Bottle Feeding Babies FAQ for Parents

Bottle feeding a newborn baby can be challenging to navigate. New parents often have many questions about how to bottle feed a baby. Lurie Children’s experts have all the information about how to position a baby for feeding, how much newborn babies should eat and the pace at which they should feed. Read more tips below from gastroenterologist and expert on infant feeding, Dr. Mark Fishbein. 

How should you position a baby for bottle feeding? 

A cradle position is typically utilized. A side-lying position may be beneficial for premature babies struggling with a cradle position. Side-lying can be done by placing the baby on your lap and laying them on their side. Once they are slightly bigger you can transition to a cradle position. The same positions are recommended for breastfed babies. 

How much should babies eat? 

Every child is different. Newborns need to be fed every 2-3 hours and infants need to be fed every 3-4 hours. Throughout the first year of life, you should discuss formula expectations with your primary care provider. 

Are there any key differences between bottle-feeding a newborn and an infant? 

Newborns may need more pacing than infants when it comes to bottle feeding. For newborn babies, you should tip the bottle empty every 4-6 swallows to allow for a breathing break. Feeding should take less than 30 minutes for all children who bottle feed.  

Find a bottle that works for your baby. Not all nipples are made the same and babies' mouths are differently shaped. Trial a bottle for 2-3 days to see if your baby takes to the brand. Once you find a bottle that works well do not switch between nipple levels or bottles. This will only confuse your baby. Move up in nipple size when your baby starts to pull at the bottle for the milk to come faster or when the baby is collapsing the nipple.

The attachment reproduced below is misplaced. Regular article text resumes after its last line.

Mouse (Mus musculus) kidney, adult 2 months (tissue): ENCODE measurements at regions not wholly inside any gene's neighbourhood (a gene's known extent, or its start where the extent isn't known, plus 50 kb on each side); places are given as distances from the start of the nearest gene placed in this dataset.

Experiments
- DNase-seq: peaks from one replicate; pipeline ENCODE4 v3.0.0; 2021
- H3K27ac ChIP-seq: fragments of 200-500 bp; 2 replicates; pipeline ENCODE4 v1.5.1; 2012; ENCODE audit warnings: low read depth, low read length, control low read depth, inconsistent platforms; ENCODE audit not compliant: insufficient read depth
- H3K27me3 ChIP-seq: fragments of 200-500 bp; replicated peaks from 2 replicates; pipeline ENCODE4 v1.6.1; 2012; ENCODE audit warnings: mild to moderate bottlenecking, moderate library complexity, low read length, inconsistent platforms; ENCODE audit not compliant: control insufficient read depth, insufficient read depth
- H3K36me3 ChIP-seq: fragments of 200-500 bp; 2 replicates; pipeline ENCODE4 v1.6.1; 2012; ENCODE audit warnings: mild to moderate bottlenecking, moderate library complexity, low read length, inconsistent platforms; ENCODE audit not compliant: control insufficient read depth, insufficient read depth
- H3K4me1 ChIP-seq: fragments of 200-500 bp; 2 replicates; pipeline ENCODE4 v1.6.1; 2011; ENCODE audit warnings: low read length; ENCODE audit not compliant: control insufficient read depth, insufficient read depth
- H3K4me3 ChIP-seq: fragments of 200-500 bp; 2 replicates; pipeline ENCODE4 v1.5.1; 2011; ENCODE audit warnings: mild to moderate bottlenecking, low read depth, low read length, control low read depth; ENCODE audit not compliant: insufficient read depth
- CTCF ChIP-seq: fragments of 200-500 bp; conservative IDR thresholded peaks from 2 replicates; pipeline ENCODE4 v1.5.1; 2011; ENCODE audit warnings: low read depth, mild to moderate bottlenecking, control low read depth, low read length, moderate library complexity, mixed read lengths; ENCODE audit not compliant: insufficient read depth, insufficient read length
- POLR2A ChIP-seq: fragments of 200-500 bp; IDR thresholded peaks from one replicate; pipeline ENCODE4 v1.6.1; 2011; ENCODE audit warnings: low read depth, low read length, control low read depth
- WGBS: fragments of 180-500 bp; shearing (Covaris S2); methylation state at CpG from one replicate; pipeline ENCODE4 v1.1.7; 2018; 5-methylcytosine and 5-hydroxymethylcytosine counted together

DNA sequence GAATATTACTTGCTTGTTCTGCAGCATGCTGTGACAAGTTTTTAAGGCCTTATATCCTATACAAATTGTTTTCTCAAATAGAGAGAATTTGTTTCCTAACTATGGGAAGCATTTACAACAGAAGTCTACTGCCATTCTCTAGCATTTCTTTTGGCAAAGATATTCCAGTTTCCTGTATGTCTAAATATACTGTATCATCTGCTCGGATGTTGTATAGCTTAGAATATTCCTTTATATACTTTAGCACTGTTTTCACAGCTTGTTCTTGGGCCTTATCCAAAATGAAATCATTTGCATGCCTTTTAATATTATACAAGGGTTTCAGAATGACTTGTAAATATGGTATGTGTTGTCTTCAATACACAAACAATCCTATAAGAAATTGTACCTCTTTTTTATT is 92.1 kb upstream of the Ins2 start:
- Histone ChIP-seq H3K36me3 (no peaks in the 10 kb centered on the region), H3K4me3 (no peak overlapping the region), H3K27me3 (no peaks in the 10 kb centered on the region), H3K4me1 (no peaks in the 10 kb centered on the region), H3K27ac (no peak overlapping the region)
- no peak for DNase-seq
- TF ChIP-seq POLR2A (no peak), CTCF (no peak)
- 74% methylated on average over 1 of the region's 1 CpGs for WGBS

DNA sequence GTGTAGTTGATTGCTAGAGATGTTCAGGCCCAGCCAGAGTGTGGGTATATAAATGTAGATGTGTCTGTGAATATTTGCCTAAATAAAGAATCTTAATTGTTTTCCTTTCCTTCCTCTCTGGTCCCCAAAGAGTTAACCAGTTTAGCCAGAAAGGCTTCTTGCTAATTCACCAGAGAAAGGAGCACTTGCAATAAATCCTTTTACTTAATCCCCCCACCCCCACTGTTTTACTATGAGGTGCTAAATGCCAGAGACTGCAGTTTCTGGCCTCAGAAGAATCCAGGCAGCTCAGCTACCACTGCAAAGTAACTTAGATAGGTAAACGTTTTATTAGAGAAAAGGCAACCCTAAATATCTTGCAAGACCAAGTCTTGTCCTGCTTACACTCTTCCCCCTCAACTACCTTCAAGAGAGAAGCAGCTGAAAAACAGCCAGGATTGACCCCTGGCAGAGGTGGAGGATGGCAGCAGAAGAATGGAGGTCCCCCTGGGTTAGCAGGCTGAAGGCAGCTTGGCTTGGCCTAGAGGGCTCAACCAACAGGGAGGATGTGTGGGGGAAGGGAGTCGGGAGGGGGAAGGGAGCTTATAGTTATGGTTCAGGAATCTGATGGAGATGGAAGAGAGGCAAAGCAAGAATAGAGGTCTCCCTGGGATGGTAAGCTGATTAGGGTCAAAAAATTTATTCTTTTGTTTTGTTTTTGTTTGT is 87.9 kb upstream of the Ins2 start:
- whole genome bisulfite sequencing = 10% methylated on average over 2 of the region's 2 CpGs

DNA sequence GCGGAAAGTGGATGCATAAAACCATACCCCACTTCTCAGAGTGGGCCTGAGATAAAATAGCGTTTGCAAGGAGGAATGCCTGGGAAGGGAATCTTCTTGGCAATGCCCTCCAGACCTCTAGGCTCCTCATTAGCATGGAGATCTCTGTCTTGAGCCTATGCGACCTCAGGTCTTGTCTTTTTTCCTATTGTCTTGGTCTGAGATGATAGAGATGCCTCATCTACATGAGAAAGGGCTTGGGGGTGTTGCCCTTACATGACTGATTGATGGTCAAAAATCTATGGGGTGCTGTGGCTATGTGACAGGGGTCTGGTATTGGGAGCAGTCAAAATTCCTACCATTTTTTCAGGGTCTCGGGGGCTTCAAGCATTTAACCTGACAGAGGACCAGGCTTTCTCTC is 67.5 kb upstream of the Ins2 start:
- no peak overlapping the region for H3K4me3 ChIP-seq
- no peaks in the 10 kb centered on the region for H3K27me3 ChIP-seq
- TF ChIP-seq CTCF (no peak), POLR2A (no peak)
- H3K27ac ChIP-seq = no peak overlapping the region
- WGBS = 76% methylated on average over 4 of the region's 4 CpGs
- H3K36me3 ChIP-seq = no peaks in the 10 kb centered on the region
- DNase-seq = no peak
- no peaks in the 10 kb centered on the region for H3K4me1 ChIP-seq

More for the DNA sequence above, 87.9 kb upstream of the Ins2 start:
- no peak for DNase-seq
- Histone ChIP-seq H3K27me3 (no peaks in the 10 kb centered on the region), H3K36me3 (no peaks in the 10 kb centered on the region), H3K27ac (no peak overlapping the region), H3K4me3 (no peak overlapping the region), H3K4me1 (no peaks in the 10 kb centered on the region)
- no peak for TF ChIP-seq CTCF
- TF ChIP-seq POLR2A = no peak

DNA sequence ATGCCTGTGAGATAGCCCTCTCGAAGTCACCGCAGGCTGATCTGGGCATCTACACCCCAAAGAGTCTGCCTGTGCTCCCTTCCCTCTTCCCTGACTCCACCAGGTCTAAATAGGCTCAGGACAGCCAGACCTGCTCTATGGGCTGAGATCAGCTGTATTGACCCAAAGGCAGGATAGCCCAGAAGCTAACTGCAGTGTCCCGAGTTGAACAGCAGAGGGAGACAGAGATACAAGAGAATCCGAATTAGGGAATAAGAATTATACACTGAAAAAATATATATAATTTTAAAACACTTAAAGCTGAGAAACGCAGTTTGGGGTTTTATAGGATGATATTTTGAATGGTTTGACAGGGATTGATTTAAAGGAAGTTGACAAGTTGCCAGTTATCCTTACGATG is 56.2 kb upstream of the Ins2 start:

How do you pace bottle feeding? 

Paced feeding provides breaks from drinking the bottle to let your baby breathe. You can pace a few different ways. One way to give the baby a break is to tip the bottle empty while keeping the nipple in the baby's mouth and waiting for them to take a breath. You can also remove the nipple from the baby’s mouth and allow the baby to breathe, then place the nipple lightly on the lips for the baby to return to feeding. Not all babies require pacing.   

How often do you need to burp a baby while bottle feeding? 

Do not stop during a feeding to burp a baby unless your baby initiates the break by pulling off the nipple. Burp your baby after they finish their bottle. If your child is experiencing spitting up, try to keep them upright and out of equipment for up to 30 minutes after the feed. 

If your baby is experiencing coughing, choking, gulping or gagging on the bottle discuss a speech-language feeding evaluation with your primary care provider. 

When do babies stop drinking formula? 

Typically, babies should stop drinking formula around 12 months and start to transition from formula to whole milk. But it is important to remember that your child needs to consume enough solid foods to support whole milk. You should talk to your primary care provider to confirm that your child is eating enough.  

Lurie Children’s researchers are currently studying bottle feeding in healthy infants from 1 to 5 months old. To participate, caregivers must send us a feeding survey and a home video of their infant bottle feeding. For more study information please click here. 

Find more newborn resources.

Sign up for our Newsletter

Get health tips from our pediatric experts, news about ground-breaking research, and feel-good moments delivered right to your inbox.

Subscribe Now
Newborn Tips

Additional Blog Posts

Frequently Asked Questions About Sports Nutrition For Kids

Got a hungry athlete in your house? Learn how to feed your kids to support their growth and performance during the sports seasons.

Read More

Preventing and Treating Diaper Rash

Diaper rash is common in babies. Learn about the causes, prevention, treatment and when to call the doctor.

Read More

How to Help Your Child Take Medicine By Mouth

Teaching a child to take medicine can be difficult. But with the help of their caregivers, children can learn how to swallow a pill or liquid medicine easily.

Read More